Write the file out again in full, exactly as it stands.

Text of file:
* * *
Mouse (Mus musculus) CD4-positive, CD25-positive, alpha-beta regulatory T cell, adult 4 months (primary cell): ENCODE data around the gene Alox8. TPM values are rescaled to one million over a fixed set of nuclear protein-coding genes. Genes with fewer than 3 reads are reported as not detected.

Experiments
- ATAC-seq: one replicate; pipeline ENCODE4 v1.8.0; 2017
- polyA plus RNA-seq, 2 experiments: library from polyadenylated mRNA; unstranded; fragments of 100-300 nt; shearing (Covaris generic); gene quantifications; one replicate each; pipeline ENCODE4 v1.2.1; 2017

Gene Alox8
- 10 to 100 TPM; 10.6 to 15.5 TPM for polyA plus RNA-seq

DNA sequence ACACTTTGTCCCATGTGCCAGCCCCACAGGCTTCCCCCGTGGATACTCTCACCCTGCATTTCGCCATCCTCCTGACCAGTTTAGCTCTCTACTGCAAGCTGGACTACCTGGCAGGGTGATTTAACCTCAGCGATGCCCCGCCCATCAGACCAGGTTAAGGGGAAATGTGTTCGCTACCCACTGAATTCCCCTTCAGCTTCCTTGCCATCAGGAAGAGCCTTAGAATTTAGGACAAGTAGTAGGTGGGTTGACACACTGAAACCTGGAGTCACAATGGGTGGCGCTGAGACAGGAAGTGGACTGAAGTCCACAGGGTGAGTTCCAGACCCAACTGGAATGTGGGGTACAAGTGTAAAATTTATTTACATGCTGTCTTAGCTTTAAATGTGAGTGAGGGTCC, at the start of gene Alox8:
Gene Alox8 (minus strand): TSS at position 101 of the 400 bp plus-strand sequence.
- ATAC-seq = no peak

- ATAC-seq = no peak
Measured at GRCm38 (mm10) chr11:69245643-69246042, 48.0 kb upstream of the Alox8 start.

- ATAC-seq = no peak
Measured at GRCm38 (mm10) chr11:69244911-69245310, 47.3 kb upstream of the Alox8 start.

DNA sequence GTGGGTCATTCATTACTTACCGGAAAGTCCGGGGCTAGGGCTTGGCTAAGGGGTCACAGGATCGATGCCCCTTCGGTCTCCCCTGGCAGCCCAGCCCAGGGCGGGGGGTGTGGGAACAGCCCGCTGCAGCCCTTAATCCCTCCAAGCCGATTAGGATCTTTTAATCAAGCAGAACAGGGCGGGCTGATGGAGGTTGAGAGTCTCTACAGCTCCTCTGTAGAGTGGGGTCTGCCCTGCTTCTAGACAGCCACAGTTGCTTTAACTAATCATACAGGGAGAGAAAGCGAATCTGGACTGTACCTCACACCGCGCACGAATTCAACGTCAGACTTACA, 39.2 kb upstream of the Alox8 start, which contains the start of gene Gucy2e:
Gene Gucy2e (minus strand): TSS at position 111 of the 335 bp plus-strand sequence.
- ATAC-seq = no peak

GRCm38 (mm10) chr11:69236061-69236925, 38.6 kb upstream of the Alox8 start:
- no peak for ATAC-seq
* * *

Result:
Mouse (Mus musculus) CD4-positive, CD25-positive, alpha-beta regulatory T cell, adult 4 months (primary cell): ENCODE data around the gene Alox8. TPM values are rescaled to one million over a fixed set of nuclear protein-coding genes. Genes with fewer than 3 reads are reported as not detected.

Experiments
- ATAC-seq: one replicate; pipeline ENCODE4 v1.8.0; 2017
- polyA plus RNA-seq, 2 experiments: library from polyadenylated mRNA; unstranded; fragments of 100-300 nt; shearing (Covaris generic); gene quantifications; one replicate each; pipeline ENCODE4 v1.2.1; 2017

Gene Alox8
- 10 to 100 TPM; 10.6 to 15.5 TPM for polyA plus RNA-seq

DNA sequence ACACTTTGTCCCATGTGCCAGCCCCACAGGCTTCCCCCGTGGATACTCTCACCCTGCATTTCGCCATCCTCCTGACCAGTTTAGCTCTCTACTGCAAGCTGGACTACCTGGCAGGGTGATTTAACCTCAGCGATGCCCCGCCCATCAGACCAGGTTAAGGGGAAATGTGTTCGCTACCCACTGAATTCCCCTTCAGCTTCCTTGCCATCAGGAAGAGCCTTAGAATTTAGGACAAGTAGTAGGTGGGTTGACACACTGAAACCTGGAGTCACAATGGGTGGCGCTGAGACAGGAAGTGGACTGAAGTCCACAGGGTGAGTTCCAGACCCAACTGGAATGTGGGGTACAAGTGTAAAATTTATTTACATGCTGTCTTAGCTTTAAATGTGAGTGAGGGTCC, at the start of gene Alox8:
Gene Alox8 (minus strand): TSS at position 101 of the 400 bp plus-strand sequence.
- ATAC-seq = no peak

- ATAC-seq = no peak
Measured at GRCm38 (mm10) chr11:69245643-69246042, 48.0 kb upstream of the Alox8 start.

- ATAC-seq = no peak
Measured at GRCm38 (mm10) chr11:69244911-69245310, 47.3 kb upstream of the Alox8 start.

DNA sequence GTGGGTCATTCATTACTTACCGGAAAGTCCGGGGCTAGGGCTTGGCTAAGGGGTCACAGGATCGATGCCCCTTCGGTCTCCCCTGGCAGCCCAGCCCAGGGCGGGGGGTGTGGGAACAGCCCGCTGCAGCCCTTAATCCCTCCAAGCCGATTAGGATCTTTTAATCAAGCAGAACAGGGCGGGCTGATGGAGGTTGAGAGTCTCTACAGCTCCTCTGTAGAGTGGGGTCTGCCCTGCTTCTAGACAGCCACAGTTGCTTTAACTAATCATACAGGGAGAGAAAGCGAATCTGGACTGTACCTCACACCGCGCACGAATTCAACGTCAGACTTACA, 39.2 kb upstream of the Alox8 start, which contains the start of gene Gucy2e:
Gene Gucy2e (minus strand): TSS at position 111 of the 335 bp plus-strand sequence.
- ATAC-seq = no peak

GRCm38 (mm10) chr11:69236061-69236925, 38.6 kb upstream of the Alox8 start:
- no peak for ATAC-seq